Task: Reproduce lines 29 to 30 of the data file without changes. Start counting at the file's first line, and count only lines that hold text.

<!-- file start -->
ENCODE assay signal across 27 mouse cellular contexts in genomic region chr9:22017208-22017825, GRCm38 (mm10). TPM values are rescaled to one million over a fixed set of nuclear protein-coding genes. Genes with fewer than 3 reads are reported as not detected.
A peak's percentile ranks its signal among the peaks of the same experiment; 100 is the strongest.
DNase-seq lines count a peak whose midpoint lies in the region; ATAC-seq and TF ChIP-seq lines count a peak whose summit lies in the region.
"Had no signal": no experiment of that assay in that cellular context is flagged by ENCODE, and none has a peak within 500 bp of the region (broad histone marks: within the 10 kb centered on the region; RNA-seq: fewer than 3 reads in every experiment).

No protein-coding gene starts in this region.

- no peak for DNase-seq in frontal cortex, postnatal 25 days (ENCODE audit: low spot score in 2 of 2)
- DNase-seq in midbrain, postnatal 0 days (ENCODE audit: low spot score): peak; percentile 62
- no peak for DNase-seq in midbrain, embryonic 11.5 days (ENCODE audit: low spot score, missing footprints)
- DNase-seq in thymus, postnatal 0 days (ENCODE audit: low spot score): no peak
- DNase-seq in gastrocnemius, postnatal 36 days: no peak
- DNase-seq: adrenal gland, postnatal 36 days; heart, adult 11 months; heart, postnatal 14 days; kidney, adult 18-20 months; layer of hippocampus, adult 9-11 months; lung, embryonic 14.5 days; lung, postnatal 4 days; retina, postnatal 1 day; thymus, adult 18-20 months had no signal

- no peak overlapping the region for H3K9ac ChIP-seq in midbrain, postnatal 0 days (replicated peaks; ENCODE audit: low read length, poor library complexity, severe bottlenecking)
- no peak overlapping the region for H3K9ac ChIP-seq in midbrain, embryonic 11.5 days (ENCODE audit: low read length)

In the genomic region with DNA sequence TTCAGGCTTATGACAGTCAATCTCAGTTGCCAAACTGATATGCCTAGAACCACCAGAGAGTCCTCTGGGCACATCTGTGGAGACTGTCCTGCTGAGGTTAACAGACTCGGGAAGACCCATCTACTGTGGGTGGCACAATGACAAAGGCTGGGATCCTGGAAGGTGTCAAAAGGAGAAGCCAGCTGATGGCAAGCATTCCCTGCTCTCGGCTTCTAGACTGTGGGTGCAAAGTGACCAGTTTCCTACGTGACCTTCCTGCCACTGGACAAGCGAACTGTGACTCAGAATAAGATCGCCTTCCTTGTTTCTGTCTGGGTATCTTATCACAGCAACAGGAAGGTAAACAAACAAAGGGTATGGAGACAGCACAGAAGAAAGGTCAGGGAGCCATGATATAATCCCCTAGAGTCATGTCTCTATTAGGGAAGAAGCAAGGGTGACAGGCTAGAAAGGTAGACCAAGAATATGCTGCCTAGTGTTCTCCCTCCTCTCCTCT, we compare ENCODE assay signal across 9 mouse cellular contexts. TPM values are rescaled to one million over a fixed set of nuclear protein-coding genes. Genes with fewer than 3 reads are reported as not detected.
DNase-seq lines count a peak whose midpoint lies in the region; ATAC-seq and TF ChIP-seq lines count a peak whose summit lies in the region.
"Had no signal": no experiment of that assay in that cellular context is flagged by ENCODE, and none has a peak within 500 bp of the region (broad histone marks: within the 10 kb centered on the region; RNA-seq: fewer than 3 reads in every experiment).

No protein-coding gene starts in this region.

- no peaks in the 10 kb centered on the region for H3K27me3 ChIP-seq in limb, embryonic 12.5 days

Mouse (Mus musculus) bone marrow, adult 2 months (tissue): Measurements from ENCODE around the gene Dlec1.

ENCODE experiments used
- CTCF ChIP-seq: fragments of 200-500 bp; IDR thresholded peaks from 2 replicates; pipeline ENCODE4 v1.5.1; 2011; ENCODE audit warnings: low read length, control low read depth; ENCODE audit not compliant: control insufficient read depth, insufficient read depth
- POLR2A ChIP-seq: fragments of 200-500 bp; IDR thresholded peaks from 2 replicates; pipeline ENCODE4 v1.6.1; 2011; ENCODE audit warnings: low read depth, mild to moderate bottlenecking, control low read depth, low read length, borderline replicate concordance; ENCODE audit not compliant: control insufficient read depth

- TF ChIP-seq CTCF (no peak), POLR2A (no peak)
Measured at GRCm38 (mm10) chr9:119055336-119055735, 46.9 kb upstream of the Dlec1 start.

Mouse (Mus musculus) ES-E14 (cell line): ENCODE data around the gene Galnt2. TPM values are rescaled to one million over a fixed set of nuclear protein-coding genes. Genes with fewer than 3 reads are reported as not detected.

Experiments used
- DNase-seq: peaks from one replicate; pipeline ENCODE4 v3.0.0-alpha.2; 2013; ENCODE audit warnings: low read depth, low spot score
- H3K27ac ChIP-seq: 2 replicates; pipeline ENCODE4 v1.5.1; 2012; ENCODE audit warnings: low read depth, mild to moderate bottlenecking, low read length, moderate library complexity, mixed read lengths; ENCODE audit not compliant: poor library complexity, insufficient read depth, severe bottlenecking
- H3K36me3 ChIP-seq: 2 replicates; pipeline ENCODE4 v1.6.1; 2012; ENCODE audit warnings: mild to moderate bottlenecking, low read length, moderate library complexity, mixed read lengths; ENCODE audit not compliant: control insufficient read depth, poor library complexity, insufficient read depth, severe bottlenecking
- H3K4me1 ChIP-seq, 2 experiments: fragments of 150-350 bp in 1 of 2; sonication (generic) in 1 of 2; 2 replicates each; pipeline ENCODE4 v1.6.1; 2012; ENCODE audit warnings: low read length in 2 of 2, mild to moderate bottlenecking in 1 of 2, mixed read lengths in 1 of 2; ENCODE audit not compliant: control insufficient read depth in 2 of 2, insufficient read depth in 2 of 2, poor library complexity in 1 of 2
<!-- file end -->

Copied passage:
- H3K36me3 ChIP-seq: 2 replicates; pipeline ENCODE4 v1.6.1; 2012; ENCODE audit warnings: mild to moderate bottlenecking, low read length, moderate library complexity, mixed read lengths; ENCODE audit not compliant: control insufficient read depth, poor library complexity, insufficient read depth, severe bottlenecking
- H3K4me1 ChIP-seq, 2 experiments: fragments of 150-350 bp in 1 of 2; sonication (generic) in 1 of 2; 2 replicates each; pipeline ENCODE4 v1.6.1; 2012; ENCODE audit warnings: low read length in 2 of 2, mild to moderate bottlenecking in 1 of 2, mixed read lengths in 1 of 2; ENCODE audit not compliant: control insufficient read depth in 2 of 2, insufficient read depth in 2 of 2, poor library complexity in 1 of 2